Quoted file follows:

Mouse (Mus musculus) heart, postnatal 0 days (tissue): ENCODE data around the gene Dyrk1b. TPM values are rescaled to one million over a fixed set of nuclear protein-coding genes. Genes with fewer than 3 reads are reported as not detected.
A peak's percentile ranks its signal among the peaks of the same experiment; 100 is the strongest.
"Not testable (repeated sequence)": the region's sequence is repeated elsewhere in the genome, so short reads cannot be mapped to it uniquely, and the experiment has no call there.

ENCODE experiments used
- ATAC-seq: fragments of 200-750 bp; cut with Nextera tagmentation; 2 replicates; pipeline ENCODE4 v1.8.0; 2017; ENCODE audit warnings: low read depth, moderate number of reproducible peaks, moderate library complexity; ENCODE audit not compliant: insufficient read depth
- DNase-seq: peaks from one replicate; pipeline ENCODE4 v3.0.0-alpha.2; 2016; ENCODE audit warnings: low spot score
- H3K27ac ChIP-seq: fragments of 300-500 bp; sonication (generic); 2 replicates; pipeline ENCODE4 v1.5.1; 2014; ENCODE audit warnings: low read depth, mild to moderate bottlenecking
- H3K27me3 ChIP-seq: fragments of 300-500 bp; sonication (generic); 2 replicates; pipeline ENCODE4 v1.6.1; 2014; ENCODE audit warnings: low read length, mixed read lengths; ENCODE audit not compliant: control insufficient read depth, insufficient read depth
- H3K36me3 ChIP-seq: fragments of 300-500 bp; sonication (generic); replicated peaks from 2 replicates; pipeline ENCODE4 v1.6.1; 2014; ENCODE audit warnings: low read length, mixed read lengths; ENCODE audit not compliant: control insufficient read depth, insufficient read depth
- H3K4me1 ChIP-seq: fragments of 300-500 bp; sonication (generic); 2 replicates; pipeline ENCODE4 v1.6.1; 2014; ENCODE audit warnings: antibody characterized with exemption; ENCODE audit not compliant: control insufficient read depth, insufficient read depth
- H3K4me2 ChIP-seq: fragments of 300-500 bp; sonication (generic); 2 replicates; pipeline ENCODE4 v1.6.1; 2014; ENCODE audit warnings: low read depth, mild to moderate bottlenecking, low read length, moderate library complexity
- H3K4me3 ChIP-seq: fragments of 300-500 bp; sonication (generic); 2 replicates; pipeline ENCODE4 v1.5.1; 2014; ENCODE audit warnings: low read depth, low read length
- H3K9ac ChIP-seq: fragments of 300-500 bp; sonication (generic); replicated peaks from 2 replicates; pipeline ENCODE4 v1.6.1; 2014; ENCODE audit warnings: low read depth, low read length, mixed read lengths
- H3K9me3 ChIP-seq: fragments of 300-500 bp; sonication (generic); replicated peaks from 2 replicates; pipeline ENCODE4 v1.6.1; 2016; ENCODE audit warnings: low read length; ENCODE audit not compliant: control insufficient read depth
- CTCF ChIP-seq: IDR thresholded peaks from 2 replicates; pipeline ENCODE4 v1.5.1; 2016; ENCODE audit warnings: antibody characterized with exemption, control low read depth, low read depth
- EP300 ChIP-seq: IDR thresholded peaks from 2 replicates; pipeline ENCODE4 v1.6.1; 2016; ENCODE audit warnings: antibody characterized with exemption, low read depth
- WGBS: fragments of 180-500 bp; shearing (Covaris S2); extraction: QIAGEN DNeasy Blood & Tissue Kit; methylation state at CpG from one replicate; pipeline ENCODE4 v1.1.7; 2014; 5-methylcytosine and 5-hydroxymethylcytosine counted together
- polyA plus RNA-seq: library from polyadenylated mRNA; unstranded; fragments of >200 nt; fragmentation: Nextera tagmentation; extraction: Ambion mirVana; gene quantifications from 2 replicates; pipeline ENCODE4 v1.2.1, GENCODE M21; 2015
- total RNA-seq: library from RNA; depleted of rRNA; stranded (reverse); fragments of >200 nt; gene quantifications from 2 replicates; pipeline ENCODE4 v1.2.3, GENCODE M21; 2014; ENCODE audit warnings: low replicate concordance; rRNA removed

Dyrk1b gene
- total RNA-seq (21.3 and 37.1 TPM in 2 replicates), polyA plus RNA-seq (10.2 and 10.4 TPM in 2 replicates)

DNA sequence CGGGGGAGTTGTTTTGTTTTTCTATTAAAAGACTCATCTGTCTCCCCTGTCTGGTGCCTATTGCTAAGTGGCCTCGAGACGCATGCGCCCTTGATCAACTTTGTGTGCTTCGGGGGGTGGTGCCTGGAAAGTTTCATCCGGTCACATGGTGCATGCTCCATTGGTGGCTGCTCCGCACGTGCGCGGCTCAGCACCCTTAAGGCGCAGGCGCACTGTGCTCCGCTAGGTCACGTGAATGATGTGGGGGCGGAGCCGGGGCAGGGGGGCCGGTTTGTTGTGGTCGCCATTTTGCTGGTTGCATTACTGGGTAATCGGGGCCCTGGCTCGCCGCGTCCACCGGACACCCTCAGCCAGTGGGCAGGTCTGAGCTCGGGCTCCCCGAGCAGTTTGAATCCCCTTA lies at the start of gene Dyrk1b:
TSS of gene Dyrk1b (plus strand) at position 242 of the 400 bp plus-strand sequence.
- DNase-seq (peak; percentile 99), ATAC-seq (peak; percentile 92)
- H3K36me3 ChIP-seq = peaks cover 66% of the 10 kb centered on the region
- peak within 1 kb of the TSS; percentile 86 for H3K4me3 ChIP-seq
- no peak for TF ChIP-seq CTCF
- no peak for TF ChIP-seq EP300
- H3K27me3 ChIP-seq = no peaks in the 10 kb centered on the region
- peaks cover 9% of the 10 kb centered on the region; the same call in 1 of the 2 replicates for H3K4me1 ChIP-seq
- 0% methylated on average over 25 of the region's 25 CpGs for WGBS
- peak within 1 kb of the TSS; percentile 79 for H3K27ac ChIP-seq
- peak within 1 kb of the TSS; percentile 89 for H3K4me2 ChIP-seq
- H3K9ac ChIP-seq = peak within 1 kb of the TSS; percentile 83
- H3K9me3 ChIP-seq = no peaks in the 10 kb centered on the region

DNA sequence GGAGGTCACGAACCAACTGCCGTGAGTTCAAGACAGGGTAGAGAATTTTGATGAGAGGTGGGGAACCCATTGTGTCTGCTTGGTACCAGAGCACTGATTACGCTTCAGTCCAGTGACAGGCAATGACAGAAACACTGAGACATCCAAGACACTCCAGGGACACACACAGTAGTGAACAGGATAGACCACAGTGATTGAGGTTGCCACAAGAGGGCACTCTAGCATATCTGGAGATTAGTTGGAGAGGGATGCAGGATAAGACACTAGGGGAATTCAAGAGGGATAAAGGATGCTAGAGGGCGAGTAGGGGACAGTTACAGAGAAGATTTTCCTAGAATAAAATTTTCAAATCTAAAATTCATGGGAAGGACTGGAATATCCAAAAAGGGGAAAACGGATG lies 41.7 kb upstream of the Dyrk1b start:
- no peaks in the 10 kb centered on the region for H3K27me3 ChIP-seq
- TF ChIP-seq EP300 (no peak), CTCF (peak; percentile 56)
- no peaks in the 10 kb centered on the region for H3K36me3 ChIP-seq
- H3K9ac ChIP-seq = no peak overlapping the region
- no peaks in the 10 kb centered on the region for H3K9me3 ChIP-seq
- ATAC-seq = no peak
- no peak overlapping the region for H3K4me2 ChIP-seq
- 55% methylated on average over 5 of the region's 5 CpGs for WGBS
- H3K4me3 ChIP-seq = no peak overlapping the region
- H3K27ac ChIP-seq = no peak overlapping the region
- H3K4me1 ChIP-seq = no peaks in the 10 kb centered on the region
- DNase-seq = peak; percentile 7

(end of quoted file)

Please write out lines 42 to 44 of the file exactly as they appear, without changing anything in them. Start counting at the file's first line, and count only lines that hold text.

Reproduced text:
- ATAC-seq = no peak
- no peak overlapping the region for H3K4me2 ChIP-seq
- 55% methylated on average over 5 of the region's 5 CpGs for WGBS